Meet the Winners of the 2021 Bass Connections Student Research Awards
Three biomedical engineering students will recieve support from the Bass Connections program to pursue innovative research projects
This story originally appeared on the Bass Connections website.
Ten graduate students and fourteen undergraduates will pursue faculty-mentored research projects this summer and next year with grant funding from Bass Connections. These projects explore a diverse range of topics, including access to modern contraception, equity in early childhood autism spectrum disorders services, the implementation of a virtual family wellness intervention for COVID-19, biomedical device design and innovation, and barriers to men’s healthy engagement on college campuses.
Bass Connections Student Research Awards provide support for students to pursue self-directed research projects under the guidance of a faculty mentor. Student projects can be either individual or collaborative in nature, and many projects continue an aspect of research begun on a Bass Connections project team. Some students will be pursuing collaborative projects that tackle interdisciplinary challenges that are not directly related to a specific project team’s research.
- Mohanapriya Cumaran ’23 (Biomedical Engineering and Neuroscience) is a member of the Gene Therapy for Alzheimer’s Disease team, where she examined CRISPR-Cas9 and viral vectors and their roles in creating a gene-editing therapy for Alzheimer’s disease (AD). The project, "Breaking the Delivery Barrier: Fulfilling Gene Therapy's Promises with Split Intein Systems," will further the team’s efforts to build a gene-editing therapy targeting the APOE gene involved in AD. Creating a successful model would sidestep the viral capacity barrier and enable the construction of more robust gene editing therapies. Boris Kantor will serve as faculty mentor.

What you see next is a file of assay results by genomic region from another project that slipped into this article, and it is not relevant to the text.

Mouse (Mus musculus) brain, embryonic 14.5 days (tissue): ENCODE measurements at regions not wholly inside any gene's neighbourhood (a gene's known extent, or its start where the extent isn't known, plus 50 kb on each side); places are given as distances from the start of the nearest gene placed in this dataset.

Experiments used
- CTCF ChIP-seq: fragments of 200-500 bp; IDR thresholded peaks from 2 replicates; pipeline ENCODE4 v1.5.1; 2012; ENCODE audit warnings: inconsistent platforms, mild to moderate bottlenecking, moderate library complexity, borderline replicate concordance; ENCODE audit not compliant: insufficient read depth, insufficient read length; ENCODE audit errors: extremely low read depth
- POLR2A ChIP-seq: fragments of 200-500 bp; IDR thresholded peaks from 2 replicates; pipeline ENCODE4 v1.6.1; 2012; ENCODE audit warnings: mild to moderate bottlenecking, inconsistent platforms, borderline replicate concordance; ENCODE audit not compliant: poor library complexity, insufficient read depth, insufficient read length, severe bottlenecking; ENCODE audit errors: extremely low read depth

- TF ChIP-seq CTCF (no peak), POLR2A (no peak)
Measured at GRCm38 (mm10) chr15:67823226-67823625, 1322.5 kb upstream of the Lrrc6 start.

- Suraj Upadhya ’23 (Biomedical Engineering) is a member of the Gene Therapy for Alzheimer's Disease team, which has been working for two years to explore gene therapies and their application in Alzheimer’s disease, including ethical questions related to affordability and access. In order to advance the understanding of the interplay between neuropsychiatric symptoms (NPS) and Alzheimer’s disease (AD), Upadhya plans to test the contribution of genetic risk variants of major depression and general anxiety disorders and DNA-methylation signatures to the development of depression and anxiety in AD patients. Ornit Chiba-Falek will serve as his faculty mentor.
- Rishabh Jain ’22 (Biomedical Engineering and Chemistry) will work with other Bass Connections students to investigate healthcare disparity in the U.S. by studying the patient population that utilizes Remote Area Medical (RAM) clinics. Using empirical data from patient surveys and existing public health datasets, this project will characterize the RAM patient population and assess patient experience with care. Janet Prvu Bettger, Christine Everett, Truls Ostbye and Lawrence Greenblatt will serve as the team's faculty mentors.
Click here to read the full announcement on the Bass Connections site.